Martin Stower Wrote:
> Jon Ellison Wrote:
> > Martin Stower Wrote:
> > ----------------------
> > > You’ve studied
> > > the systems of telegraphy in operation then?
> > >
> > > Back to obsessing about Brier. Sad.
> > >
> > > M.
> > He probably hasn't but I have. Malta's an
> > but I guess you already knew that.
> > Here's something to read.
> > Maybe a fast sailing ship.. Forty eight hours...
> > fifty mile per hour fast sailing ship. Maybe
> > How about a fifty mile per hour carrier pigeon
> > with extended range tanks?
> > Actually It could take a more direct overland
> > route, (As the crow flies)..so let's say .. A
> > to 40 MPH pigeon? (with drop tanks)
> Let’s see what a shining beacon of honesty you
> are, Ellison (or whatever your name is).
> You say (or imply) that you’ve studied the
> systems of telegraphy in operation in 1838—and
> then you come out with this failed-sarcastic
> drivel about carrier pigeons.
> Which does tend to show that you haven’t
> considered the telegraphy at all, doesn’t it?
> Beyond linking to an irrelevant paper for purely
> rhetorical effect.
> Fast sailing ship—why? 1838 was well into the
> age of steam. Forty-eight hours—to where,
> exactly? You haven’t said—and therefore, I
> infer, you haven’t given the problem realistic
> Perhaps you’d like to explain (as I’m waiting
> for your pal to explain) why the hard-nosed
> businessmen in the Cotton Exchange etc. accepted
> pure fiction from their local paper on topics
> which had commercial implications?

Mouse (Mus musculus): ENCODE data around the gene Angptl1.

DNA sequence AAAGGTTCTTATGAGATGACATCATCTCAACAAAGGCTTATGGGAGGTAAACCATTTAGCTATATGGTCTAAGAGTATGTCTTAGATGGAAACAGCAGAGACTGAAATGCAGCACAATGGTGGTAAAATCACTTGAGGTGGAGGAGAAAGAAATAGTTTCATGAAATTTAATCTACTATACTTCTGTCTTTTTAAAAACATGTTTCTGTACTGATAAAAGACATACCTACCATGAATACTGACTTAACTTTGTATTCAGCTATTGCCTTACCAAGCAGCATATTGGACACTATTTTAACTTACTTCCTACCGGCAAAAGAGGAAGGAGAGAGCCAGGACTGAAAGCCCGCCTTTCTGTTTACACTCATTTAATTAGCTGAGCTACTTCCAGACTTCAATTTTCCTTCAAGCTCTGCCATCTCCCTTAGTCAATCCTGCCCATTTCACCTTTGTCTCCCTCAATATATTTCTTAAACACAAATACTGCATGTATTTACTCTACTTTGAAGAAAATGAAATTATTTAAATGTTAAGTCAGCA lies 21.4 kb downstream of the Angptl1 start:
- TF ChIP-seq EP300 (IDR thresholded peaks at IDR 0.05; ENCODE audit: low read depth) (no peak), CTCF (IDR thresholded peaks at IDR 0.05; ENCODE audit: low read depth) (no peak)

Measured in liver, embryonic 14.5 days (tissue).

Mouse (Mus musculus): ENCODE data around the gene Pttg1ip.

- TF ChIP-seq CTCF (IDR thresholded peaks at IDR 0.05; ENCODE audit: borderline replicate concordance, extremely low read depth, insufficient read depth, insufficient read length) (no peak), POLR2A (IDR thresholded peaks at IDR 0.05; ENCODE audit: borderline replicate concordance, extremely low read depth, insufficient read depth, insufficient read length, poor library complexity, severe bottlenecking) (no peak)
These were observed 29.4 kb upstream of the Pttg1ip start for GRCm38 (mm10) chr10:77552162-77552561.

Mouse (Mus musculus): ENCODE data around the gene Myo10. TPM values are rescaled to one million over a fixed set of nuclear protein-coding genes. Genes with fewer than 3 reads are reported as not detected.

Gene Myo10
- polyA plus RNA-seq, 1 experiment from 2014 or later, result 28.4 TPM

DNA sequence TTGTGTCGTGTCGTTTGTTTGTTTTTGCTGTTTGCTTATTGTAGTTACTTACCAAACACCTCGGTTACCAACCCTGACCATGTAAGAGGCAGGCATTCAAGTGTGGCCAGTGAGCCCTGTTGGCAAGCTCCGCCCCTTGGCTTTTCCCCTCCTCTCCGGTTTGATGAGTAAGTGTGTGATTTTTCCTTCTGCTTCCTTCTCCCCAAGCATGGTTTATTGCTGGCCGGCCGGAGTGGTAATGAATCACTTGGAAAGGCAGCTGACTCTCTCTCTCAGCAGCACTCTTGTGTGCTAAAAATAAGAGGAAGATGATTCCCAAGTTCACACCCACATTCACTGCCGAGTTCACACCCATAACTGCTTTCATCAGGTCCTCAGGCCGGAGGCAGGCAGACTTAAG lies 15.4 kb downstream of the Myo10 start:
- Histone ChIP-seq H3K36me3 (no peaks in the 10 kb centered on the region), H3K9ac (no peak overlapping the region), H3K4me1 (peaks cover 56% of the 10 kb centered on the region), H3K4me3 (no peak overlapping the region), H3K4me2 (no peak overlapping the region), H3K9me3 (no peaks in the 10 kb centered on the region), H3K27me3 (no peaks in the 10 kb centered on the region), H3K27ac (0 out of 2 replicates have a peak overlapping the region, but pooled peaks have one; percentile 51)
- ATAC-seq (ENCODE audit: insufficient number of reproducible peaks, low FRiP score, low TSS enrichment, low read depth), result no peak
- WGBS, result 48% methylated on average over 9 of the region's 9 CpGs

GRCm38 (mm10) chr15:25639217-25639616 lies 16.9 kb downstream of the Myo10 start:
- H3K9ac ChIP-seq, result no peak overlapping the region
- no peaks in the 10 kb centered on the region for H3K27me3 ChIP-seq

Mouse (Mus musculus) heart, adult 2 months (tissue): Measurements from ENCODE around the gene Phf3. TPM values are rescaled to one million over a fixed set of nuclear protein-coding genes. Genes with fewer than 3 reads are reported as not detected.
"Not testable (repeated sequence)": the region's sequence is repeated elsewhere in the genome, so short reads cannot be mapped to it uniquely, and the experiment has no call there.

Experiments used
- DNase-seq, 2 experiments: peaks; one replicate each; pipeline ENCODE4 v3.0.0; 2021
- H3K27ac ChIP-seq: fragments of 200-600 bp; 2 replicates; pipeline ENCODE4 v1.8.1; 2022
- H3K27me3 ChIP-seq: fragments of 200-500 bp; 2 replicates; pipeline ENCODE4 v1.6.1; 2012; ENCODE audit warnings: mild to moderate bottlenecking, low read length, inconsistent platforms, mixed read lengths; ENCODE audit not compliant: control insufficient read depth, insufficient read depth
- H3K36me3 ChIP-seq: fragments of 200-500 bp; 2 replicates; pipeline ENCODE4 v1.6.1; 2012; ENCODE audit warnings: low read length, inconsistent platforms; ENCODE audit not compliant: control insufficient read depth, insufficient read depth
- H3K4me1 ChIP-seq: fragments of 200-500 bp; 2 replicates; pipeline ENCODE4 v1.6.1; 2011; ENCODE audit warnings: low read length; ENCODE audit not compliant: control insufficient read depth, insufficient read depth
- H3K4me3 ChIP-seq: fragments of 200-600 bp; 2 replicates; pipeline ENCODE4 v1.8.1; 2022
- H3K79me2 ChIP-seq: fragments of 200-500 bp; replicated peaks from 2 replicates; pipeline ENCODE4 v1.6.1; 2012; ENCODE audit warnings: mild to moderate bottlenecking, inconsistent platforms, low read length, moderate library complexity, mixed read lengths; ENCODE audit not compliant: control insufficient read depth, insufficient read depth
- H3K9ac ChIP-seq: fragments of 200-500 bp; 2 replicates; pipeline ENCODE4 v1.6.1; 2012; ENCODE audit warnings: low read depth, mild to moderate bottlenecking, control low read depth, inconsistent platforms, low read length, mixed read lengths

> Meanwhile, going by that evidence thing, I note
> that at least some of the shipping news in the
> Liverpool Mercury is explicitly headed
> “TELEGRAPH OFFICE”. You’ve got it back to
> front: the evidence is that they were getting news
> and getting it remarkably quickly: if your
> assumptions make it inexplicable, then it’s your
> assumptions are wrong.
I am somewhat disappointed with this post. It seems focused on a squabble rather than fact. I think you are the most likely member here to come up with something new on this subject.
Despite the sarcasm (somewhat funny) Jon E has made some good points:
-There may have been a telegraph connection Liverpool to London as early as 1838 but unlikely ,to virtually impossible, that there was connection to Egypt, Malta or Italy.
-If you check again you will find that the research many have done on the Beatrice (as indefinite as it is) indicate that it was MOST likely pure sail and not a steamer.
- Quarantine is imposed on arrival. The little reading I have done on the subject indicate that Italy (Livorno) was particularly very strict imposing up to a 40 day quarrantine.
To progress serious study of the subject I suggest:
It is critical that someone finds the microfiche copy of the letter Campbell to Forshall. All we have is the quote re loading of sarcophogus but the context of that letter (other bits) I think might provide more insight. That is why I bumped this thread hoping that "Dune" had a copy.
Also, I contacted Broughton, but his reply to me indicates he was in part reliant on others research of the movements and itinary of Beatrice's regular voyages. What we need to find out is the route regularly taken and determine why it sailed to Livorno ... seems almost a separate trip to me especially if it went back to Malta?
The big issue IMHO is for someone to identify and research the family history of the crew. If they all survived, as Boughton suggests?????... then were was the next time they 'surfaced' and where.. Spain Italy or UK????
I think it most likely that the "Shipping news" both Mercury and The Times was likely based on communication with other ship arrivals (captains) to UK to give an indication of where other ships intended to be, rather than confirmed actually were.
Clearly Vyse has confused the subject of movements.... because it is impossible to meet the schedule indicated in a sailing ship.
Comments only, not precious about it, nor wanting to enter a pointless squabble.